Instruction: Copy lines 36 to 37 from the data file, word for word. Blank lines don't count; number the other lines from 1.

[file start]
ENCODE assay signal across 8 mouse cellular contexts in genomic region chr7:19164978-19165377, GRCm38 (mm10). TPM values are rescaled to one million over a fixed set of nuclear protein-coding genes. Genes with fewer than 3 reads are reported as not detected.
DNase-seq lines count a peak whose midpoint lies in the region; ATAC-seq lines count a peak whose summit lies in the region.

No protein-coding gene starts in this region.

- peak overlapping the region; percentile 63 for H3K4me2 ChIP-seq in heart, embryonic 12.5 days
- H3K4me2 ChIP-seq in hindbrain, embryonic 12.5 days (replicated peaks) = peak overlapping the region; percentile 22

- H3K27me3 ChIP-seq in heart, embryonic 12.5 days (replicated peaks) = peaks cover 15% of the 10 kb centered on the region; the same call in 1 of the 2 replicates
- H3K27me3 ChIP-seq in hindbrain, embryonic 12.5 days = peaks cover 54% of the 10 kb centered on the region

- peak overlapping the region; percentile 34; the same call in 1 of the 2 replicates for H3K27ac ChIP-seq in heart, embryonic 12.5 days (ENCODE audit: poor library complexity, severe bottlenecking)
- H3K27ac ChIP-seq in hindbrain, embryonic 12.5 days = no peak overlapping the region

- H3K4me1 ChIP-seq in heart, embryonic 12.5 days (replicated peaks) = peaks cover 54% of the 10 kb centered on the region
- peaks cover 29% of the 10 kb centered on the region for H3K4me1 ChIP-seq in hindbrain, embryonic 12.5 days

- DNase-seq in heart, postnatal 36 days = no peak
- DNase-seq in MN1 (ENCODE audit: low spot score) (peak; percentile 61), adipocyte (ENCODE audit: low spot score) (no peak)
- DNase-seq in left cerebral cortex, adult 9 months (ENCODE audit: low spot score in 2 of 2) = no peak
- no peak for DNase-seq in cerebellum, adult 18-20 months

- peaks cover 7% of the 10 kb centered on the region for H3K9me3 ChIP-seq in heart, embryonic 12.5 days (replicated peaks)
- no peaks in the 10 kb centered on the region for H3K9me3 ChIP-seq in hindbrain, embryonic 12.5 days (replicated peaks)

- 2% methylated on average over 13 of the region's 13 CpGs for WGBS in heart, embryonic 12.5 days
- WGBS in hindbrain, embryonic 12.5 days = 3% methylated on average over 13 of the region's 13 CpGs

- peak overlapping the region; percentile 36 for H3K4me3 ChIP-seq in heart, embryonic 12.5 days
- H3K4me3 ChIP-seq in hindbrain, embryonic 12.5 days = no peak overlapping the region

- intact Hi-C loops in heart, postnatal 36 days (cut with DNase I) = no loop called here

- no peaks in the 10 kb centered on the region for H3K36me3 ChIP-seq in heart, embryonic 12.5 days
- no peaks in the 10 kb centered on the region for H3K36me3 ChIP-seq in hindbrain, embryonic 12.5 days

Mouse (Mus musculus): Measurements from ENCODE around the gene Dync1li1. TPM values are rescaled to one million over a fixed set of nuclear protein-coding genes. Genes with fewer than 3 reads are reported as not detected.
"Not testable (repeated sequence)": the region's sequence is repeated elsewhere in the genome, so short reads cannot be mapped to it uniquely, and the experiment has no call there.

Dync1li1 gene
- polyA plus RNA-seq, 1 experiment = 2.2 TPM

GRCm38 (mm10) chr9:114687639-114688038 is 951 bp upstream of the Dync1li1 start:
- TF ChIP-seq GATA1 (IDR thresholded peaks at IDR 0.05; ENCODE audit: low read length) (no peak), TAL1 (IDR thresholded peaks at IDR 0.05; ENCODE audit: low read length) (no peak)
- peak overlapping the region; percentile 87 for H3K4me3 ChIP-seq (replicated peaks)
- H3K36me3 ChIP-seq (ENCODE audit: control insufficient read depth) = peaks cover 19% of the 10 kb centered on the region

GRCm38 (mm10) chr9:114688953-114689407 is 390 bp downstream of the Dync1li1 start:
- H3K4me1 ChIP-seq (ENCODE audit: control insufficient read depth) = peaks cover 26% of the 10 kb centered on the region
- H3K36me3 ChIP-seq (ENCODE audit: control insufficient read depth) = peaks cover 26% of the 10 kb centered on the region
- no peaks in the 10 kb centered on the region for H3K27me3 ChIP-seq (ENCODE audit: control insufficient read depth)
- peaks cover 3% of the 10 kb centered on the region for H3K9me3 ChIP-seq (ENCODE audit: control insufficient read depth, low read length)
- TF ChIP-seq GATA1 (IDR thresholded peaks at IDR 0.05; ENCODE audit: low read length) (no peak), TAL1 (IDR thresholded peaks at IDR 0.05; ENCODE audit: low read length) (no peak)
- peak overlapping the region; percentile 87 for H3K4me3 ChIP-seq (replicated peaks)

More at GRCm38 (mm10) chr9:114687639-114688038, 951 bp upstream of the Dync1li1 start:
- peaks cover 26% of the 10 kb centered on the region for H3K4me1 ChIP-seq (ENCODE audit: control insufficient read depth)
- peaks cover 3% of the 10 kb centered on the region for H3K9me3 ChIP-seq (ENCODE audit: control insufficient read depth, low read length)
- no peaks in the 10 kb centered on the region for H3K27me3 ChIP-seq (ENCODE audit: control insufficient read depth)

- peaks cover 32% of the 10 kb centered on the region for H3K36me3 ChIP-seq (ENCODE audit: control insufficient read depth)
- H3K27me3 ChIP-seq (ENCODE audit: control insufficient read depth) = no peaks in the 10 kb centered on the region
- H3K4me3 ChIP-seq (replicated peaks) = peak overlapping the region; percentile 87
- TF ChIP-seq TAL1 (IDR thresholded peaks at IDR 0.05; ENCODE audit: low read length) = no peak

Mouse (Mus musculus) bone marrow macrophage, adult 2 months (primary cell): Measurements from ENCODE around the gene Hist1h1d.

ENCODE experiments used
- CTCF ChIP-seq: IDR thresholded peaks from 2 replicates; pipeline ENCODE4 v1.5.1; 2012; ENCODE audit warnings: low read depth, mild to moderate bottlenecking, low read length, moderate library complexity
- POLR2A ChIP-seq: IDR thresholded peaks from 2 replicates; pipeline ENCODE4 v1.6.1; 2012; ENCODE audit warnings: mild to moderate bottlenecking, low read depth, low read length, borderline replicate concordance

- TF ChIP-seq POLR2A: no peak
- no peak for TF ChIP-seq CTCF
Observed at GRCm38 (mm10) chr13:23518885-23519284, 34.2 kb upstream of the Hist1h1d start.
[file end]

- no peaks in the 10 kb centered on the region for H3K27me3 ChIP-seq (ENCODE audit: control insufficient read depth)
- peaks cover 3% of the 10 kb centered on the region for H3K9me3 ChIP-seq (ENCODE audit: control insufficient read depth, low read length)